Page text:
African Continental Free Trade Agreement

Investment Governance in Africa to Support Climate Resilience and Decarbonization

African nations have only marginally contributed to global warming relative to developed and emerging economies in the Americas, Asia, and Europe. However, the African continent will bear a disproportionate burden of the negative impacts of climate change. Climate-related challenges like flooding, drought, and intense heat waves will increasingly confront the continent at a worsening rate. African nations should not be expected to take the lead in addressing a climate emergency they did not create. The priority for Africa is to receive support and investment to build resilience and adapt to climate impacts.

Domestic Effects of International Law in Nigeria: The Case of Trade Agreements

In this piece, I argue that Nigeria’s non-compliant behaviour is prevalent and entrenched in the field of international trade law, and that this behaviour is largely influenced by Nigeria’s perception of its national economic interests, which are underpinned by the protectionist policy of import-substitution. But Nigeria’s poor adherence to international trade rules should also be seen in the context of its general lack of commitment to the rule of law.

AfCFTA and International Commercial Dispute Resolution – A Private International Law (Conflict of Laws) Perspective

In this presentation, I have argued that the current national conflict of laws regimes to resolve intra-African private cross-border commercial disputes are not fit for purpose. They must be reformed to enable them to deliver on the goals of the AfCFTA. One can expect an increase in private cross-border commercial disputes arising from increased intra-African trade with the implementation of the AfCFTA. It would be unfortunate if all the efforts of member states and the AfCFTA Secretariate are devoted to developing AfCFTA’s inter-state dispute resolution mechanism, and little or nothing is done about the legal framework for resolving cross-border private commercial disputes. This is because most of the trade transactions under AfCFTA would involve private business entities. Their rights need to be protected to ensure certainty and predictability for them.

Intellectual Property Enforcement in Africa: Are Regional IP Organisations the Way to Go?

The book, Enforcement of Intellectual Property Rights in Africa (Oxford University Press, 2020), comes at a timely moment when the African continent is in a very critical stage of pursuing sustainable economic growth. Intellectual property rights have been prioritised continentally, regionally and at domestic levels as being a key part of this desired growth.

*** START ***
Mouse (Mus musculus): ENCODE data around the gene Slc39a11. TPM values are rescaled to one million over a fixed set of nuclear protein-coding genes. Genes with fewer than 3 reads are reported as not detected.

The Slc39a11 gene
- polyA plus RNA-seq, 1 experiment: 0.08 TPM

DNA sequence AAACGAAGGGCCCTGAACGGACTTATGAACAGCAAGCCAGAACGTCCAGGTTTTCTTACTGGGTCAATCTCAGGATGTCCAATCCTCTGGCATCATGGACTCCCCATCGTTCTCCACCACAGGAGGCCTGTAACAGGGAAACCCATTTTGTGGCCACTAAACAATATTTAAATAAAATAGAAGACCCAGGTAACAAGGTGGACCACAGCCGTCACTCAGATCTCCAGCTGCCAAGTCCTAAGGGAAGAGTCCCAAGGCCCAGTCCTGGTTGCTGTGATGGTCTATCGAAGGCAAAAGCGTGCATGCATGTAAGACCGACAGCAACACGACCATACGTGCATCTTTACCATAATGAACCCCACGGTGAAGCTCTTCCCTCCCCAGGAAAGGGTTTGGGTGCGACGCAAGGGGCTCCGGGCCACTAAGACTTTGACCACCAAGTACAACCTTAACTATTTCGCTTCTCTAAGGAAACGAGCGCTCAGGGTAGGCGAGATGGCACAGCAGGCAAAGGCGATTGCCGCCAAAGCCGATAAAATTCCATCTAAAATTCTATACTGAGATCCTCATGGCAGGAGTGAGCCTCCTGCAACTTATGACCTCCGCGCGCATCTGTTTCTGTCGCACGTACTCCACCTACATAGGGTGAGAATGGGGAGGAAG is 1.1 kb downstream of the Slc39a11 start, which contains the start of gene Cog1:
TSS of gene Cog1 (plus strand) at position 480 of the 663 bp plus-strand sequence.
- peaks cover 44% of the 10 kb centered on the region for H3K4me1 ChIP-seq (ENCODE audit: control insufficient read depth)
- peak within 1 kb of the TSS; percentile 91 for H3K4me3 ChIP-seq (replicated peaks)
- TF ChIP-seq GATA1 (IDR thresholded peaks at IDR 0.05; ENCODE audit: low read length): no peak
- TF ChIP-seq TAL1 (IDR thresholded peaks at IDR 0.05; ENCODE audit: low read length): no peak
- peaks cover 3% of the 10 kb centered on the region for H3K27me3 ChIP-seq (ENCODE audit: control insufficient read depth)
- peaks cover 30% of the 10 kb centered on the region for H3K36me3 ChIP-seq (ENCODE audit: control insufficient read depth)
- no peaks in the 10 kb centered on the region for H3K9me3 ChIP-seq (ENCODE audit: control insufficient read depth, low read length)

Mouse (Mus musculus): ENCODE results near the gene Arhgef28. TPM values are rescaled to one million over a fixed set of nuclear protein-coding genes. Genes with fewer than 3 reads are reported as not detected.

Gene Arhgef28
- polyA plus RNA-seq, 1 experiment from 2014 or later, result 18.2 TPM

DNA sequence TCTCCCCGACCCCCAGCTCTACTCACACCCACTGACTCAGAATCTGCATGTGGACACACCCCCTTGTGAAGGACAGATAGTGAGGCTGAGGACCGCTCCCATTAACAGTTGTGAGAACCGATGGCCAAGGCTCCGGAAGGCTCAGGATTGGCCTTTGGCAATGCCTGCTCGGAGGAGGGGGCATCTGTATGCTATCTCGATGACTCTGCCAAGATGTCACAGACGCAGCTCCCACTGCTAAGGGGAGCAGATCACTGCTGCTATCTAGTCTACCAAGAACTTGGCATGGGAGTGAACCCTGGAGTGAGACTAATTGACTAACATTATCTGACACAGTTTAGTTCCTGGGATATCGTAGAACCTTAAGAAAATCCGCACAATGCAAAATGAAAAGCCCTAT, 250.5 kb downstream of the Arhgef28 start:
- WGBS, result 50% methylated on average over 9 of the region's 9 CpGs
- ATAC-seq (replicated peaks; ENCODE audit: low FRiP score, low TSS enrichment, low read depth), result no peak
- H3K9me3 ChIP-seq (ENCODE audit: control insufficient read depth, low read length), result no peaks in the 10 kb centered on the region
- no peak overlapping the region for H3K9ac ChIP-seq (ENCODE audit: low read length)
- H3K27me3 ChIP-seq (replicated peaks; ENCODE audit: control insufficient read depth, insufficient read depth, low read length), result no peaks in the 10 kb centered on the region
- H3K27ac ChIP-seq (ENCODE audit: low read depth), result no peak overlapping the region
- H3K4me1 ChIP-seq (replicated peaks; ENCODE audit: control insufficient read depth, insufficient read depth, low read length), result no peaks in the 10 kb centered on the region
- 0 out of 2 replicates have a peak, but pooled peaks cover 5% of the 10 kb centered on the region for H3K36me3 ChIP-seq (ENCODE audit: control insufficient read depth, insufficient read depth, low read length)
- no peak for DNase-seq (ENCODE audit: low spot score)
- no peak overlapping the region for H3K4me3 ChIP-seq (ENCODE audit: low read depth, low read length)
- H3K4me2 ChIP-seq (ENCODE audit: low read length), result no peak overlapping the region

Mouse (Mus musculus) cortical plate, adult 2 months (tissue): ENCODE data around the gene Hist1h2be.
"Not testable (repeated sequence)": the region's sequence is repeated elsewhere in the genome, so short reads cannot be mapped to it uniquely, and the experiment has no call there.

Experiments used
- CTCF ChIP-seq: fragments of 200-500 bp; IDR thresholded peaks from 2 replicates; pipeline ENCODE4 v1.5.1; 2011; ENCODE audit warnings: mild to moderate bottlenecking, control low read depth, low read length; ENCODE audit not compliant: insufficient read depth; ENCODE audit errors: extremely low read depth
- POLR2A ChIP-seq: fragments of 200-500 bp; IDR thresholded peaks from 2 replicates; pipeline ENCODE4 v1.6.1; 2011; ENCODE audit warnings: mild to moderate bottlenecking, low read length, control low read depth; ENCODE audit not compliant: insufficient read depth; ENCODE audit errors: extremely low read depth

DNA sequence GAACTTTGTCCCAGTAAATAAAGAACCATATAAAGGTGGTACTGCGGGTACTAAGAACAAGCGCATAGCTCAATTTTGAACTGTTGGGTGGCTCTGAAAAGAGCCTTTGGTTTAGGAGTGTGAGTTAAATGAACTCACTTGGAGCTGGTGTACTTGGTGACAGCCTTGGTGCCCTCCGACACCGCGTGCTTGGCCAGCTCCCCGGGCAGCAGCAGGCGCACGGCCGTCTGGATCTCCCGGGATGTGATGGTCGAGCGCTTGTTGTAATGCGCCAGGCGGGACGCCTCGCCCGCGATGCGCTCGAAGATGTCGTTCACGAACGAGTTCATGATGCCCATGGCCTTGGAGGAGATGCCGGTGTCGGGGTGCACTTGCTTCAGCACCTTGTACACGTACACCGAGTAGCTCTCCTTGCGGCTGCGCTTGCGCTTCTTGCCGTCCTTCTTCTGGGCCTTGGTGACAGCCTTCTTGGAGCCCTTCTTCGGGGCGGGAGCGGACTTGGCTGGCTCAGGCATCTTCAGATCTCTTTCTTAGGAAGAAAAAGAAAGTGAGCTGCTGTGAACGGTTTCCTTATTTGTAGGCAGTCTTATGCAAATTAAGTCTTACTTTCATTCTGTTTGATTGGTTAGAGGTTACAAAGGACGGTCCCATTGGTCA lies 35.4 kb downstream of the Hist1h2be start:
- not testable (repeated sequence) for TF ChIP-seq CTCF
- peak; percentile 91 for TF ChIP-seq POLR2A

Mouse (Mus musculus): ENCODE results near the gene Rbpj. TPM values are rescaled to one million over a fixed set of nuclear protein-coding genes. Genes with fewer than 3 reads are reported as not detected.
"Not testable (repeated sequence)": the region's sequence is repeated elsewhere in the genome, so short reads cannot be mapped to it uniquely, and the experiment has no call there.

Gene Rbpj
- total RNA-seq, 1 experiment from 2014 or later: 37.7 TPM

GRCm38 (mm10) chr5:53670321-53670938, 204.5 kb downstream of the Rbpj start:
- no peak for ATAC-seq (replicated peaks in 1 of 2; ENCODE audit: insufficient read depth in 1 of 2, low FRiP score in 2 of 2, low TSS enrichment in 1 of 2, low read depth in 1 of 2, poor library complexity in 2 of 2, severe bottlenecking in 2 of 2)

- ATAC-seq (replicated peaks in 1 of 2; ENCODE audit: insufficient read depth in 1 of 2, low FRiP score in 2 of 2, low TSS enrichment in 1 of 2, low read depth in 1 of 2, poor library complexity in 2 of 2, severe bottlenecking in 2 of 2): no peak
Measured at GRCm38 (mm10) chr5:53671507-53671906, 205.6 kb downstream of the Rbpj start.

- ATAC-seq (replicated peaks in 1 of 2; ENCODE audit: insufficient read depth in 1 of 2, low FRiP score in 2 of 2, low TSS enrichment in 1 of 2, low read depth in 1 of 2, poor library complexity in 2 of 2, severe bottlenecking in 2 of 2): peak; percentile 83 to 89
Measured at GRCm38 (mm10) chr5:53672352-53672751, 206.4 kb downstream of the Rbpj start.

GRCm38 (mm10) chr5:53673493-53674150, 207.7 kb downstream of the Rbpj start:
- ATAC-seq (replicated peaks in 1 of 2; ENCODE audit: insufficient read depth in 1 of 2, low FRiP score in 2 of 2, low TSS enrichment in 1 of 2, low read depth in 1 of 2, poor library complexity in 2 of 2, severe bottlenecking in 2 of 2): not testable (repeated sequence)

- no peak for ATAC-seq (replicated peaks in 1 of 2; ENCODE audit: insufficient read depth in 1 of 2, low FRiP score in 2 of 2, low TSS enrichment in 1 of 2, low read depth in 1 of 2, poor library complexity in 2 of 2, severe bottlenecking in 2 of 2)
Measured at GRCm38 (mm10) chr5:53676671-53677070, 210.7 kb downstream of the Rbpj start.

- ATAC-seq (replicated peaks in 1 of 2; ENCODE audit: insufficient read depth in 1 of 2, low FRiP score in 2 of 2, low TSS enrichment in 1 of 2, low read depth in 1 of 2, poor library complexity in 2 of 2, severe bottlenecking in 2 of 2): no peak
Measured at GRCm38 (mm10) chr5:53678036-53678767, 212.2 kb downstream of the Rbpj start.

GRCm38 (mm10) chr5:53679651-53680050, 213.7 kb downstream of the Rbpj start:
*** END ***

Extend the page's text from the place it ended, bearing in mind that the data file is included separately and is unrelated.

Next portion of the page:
UPSA Law School Africa Trade Roundtable: Towards Zero Barriers: AfCFTA and Regional Trade Unions

September 27, 2021

UPSA Law School presents Africa Trade Roundtable themed "Towards Zero Barriers: AfCFTA and Regional Trade Unions" 

Date: Wednesday, 29th September, 2021

Time: 15.00 GMT

To join, click here

South-South Cooperation: A Case for Greater African and the Caribbean Integration

Gray and Gills (2016) view South-south cooperation (SSC) as an organising concept and a set of practices in pursuit of historical changes through a vision of mutual benefit and solidarity among the disadvantaged of the world system. From this perspective, SSC has become increasingly important as a means for countries within the global south axis to share knowledge, experience, know-how and solutions. In forging these interactions between South-South countries, "horizontality" is pivotal for conveying ideas of trust, mutual benefit and equity among cooperating countries. There has been a longstanding relationship between Africa and the Caribbean, with the two regions historically collaborating in areas of mutual interest at the bilateral, regional and multilateral levels. This partnership has been renewed over time in keeping with changes in the global political economy. However, while these states continue to cooperate in multiple fora in relation to different issues, economic activity and trade between them remain negligible. This paper argues that there is potential to enhance integration between these two regions by mainstreaming trade relations through a deliberate effort by related governments via SSC.